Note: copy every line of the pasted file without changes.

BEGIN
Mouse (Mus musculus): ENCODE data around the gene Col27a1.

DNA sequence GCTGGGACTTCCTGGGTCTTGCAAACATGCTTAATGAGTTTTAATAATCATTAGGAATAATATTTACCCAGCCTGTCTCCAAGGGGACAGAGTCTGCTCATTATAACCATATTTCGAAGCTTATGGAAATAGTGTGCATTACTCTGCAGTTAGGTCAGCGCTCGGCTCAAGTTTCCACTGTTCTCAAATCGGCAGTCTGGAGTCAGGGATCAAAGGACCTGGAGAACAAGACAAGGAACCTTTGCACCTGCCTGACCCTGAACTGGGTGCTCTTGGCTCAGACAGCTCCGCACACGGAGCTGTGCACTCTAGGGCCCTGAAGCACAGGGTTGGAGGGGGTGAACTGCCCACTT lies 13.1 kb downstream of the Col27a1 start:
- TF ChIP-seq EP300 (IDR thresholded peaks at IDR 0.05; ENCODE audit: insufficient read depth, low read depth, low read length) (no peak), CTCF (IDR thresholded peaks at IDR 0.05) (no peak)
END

Mouse (Mus musculus): ENCODE data around the gene Col27a1.

DNA sequence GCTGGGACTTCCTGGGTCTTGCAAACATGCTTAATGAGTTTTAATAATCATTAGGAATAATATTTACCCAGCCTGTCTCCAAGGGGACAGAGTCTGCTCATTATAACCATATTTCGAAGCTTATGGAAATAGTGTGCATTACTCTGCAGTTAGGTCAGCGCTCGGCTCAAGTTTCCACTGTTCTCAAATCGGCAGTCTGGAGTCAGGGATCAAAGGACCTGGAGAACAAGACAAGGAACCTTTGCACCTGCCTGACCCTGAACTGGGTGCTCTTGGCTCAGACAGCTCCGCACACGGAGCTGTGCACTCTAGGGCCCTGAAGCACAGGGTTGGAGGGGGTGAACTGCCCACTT lies 13.1 kb downstream of the Col27a1 start:
- TF ChIP-seq EP300 (IDR thresholded peaks at IDR 0.05; ENCODE audit: insufficient read depth, low read depth, low read length) (no peak), CTCF (IDR thresholded peaks at IDR 0.05) (no peak)